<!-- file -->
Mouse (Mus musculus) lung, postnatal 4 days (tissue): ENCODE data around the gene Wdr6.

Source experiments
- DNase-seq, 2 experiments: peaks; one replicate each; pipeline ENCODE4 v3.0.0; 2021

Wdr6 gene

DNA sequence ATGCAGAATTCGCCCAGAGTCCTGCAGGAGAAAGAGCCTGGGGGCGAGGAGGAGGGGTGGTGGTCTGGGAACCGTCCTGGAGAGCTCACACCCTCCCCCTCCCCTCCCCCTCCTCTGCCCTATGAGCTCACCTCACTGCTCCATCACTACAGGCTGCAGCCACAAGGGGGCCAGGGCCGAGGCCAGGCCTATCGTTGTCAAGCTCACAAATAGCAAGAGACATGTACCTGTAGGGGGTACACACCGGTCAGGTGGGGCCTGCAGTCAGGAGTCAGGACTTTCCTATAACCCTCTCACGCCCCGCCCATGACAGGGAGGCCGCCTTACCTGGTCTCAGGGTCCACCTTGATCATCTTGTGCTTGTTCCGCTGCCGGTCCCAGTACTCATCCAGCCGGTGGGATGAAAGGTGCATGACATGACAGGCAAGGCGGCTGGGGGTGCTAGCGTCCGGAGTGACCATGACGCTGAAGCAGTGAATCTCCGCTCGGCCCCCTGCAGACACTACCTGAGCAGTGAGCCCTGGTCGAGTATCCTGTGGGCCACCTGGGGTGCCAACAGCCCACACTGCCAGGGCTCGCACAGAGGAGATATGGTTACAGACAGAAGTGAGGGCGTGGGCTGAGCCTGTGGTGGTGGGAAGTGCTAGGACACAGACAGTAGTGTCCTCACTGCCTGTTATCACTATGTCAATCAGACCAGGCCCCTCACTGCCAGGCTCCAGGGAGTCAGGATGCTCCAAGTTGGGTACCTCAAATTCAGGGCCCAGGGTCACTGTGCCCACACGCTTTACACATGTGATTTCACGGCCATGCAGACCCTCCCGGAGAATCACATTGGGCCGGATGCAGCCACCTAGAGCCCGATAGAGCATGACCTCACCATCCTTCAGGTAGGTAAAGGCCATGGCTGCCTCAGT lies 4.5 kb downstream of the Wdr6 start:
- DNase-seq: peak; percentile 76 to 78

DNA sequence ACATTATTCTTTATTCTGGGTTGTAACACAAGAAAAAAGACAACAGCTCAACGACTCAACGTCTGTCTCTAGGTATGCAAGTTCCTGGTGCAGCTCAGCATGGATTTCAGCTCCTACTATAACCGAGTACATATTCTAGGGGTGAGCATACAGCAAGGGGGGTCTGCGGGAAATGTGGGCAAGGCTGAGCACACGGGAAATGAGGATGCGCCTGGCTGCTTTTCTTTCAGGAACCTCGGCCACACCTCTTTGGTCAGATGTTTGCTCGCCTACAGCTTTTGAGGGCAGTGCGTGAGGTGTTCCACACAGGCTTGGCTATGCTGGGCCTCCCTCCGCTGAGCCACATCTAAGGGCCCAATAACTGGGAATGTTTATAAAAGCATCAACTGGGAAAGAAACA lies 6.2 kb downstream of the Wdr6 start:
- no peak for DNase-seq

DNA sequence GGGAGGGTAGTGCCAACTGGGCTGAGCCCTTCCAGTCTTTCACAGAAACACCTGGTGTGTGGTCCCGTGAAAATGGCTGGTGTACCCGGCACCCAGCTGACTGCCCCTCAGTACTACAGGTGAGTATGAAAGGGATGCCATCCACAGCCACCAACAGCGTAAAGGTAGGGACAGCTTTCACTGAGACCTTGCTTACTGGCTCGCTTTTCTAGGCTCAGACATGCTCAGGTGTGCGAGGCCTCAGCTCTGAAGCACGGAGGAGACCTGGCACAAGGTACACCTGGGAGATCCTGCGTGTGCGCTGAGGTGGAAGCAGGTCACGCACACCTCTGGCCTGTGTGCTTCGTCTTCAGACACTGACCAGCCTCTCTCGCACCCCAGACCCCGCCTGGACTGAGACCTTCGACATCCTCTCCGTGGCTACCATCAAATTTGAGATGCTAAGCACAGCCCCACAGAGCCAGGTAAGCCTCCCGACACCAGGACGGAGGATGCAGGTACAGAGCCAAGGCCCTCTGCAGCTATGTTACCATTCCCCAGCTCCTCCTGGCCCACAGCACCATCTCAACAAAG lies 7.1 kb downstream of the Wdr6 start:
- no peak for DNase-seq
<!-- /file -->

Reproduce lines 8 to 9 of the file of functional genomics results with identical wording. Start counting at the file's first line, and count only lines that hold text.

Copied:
- no peak for DNase-seq

DNA sequence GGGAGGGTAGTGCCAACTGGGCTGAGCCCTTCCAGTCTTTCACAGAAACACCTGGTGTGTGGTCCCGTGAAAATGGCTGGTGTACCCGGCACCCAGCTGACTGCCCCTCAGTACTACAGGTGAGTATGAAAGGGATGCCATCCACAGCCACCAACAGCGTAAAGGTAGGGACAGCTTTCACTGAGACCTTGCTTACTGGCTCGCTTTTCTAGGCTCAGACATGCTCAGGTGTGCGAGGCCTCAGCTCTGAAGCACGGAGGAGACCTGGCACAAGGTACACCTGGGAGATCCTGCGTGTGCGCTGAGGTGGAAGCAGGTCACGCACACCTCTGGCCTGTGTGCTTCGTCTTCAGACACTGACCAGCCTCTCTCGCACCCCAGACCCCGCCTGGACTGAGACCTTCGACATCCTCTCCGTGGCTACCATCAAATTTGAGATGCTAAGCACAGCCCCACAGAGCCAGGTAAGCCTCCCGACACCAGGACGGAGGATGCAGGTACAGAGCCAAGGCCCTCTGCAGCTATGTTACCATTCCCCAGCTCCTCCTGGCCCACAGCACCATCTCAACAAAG lies 7.1 kb downstream of the Wdr6 start: